I've never been wild about these flimsy stamps issued in the early '70s, but now I'm furious that all this time I've been ignoring a Denny McLain card I didn't know about, and the only card I've ever seen of Oscar Gamble's brief cup of coffee with the Cubs(!).
There's been a weird rule of thumb at most of the local shows in my lifetime: I seem to either come home with a lot of Hostess, or a lot of Kellogg's - never both.
Like most local show trends, of course, that doesn't seem to apply to The National - Hostess and Kellogg's were both present in spades.
I even bought that Reggie Jackson despite the fact that the vendor pulled out his Beckett to price it for me - guess that guy knew I was in a vulnerable spot, because Beckett or not, there was no way that Reggie wasn't coming home with me.
I still think early '60s Fleer is the best-kept secret in the hobby - these just look great, and even with names like Ott and Cochrane, none of these set me back more than a buck a pop.
The Golden Press cards from the same era are more pricey, but every bit as beautiful - ol' Diz set me back five bucks, and the Speaker was four.
The vintage gods also bequeathed a couple new OPCs to me - my only complaint about the earlier '70s OPCs is that there's no OPC logo anywhere on the front, so you'll have to take my word for it on the Cleon Jones.
I found these at about 10:17 AM at the very first table of the day as I was still trying to fight my way out of the incoming onrush of attendees.
I don't know about you, but there's two big rushes for me at the beginning of a card show - first the basic joy of walking into the hall, and then actually making the first purchase of the day, confirming that now the show's really started.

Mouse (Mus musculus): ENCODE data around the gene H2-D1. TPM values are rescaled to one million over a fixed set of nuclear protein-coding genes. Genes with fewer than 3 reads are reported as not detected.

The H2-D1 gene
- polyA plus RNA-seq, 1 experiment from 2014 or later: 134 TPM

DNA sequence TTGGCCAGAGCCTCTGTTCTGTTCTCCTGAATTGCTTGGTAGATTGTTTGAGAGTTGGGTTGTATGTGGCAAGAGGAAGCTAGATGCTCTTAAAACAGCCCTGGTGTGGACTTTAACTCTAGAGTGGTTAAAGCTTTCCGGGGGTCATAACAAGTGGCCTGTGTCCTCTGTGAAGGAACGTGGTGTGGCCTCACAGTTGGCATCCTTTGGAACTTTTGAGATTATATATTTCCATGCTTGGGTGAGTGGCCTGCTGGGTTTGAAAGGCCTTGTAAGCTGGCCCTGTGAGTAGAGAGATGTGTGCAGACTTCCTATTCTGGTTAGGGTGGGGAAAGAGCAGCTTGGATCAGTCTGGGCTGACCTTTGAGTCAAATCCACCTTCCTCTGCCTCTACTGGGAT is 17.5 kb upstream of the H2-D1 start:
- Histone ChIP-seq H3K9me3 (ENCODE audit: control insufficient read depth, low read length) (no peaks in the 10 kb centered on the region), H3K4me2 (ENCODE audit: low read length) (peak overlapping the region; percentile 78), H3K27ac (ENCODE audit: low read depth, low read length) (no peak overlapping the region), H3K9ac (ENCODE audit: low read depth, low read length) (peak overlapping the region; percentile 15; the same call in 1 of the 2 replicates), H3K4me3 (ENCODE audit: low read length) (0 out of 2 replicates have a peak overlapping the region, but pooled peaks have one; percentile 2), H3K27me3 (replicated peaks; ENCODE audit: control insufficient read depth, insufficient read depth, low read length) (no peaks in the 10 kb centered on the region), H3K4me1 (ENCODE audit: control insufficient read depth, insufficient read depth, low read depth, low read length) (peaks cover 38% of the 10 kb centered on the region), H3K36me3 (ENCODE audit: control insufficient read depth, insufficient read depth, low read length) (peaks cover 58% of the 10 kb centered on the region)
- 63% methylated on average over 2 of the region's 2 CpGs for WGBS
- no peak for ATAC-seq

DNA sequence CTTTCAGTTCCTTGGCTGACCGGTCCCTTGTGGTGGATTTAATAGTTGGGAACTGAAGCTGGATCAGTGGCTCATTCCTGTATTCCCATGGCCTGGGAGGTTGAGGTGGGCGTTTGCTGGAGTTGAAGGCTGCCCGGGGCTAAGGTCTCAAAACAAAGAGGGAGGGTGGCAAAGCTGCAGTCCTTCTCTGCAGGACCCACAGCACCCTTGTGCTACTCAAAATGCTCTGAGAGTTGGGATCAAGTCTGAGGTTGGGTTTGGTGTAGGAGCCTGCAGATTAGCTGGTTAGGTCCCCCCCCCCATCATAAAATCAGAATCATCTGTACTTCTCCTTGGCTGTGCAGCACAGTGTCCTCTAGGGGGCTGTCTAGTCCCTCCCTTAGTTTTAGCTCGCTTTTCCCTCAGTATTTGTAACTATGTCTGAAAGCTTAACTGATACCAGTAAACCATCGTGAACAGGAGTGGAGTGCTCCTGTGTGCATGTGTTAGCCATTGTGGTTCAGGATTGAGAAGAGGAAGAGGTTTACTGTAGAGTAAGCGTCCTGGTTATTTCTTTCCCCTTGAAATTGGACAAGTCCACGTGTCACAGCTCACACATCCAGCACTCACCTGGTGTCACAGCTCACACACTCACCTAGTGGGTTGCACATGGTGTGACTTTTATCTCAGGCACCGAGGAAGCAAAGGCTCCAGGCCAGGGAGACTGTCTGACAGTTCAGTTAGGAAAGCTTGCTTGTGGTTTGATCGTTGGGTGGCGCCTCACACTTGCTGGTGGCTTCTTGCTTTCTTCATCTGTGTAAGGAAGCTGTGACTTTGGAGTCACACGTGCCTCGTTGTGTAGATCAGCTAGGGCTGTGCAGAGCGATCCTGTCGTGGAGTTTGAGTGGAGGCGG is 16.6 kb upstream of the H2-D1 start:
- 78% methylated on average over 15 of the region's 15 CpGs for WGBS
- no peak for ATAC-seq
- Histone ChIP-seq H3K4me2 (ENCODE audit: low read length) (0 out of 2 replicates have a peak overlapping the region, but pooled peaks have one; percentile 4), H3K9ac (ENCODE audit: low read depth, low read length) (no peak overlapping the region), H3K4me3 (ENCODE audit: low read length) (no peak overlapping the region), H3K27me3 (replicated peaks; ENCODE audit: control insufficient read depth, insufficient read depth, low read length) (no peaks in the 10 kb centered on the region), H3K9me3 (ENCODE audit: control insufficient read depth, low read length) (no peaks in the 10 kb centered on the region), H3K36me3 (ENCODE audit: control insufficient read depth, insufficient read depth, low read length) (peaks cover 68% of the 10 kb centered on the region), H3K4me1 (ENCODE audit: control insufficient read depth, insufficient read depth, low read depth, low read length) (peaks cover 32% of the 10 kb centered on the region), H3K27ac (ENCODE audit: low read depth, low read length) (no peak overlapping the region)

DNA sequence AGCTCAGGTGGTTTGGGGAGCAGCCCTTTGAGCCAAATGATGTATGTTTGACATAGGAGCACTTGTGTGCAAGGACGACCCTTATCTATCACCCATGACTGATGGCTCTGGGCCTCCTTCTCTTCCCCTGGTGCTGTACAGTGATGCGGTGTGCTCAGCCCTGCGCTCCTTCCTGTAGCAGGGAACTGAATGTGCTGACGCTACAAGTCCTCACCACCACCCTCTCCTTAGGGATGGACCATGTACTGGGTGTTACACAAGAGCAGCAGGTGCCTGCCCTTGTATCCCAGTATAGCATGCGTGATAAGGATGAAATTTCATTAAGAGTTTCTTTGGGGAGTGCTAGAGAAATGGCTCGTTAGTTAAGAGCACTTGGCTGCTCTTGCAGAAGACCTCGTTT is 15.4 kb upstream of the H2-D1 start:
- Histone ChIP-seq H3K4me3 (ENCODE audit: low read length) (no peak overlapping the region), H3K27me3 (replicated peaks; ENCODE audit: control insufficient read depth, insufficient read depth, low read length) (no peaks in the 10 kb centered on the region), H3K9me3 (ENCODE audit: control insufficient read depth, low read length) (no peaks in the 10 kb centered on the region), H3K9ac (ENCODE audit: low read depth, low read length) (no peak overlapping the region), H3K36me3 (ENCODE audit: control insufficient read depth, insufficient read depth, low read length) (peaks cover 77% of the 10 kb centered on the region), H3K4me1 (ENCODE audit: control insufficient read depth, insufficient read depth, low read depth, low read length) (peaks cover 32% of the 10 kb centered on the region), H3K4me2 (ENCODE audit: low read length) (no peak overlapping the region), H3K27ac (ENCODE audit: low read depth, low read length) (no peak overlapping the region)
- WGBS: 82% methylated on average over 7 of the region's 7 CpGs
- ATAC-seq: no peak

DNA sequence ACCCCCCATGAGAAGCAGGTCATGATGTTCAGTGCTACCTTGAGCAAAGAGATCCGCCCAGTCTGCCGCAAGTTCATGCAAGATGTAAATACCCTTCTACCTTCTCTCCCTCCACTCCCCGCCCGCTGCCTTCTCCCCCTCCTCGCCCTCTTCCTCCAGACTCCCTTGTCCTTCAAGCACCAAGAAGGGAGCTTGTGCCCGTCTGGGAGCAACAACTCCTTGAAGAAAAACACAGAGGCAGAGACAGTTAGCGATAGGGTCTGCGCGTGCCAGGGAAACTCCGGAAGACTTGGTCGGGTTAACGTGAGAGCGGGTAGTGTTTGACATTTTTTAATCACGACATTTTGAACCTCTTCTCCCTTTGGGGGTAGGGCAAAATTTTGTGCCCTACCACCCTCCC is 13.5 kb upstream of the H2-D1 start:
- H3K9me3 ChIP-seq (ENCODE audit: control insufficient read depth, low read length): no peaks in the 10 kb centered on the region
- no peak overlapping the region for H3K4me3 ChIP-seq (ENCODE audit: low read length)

One of the many reasons I'm eternally grateful for my frankenset is that it gives me joy to discover all the wonderful photos I would've otherwise ignored, and even more of an excuse to dig through cheap vintage at card shows.
Add Steve Korcheck to the roster of Baseball Players Who Don't Look Like Baseball Players (a lot of whom seemed to come out of the 1950s, oddly).
I don't mind a hole punch if it means I can buy a '55 Hank Sauer for 90 cents, and given my fascination with Japanese baseball, it's a crime it took this long to secure a copy of the famous '65 Topps Masanori Murakami rookie (and for only four dollars!).
Like any good card show, I did treat myself to a few bigger purchases - or at least whatever qualifies as a "big" purchase to this cheapskate.
One vendor had a neat little wall of affordable big-name vintage on proud display - the '59 Frank was $12 & the '63 Brooks was $8, which is far cheaper than I've ever seen either of these cards priced at before.
That aforementioned first table of the day had a small glass case in a corner that said LOW GRADE VINTAGE.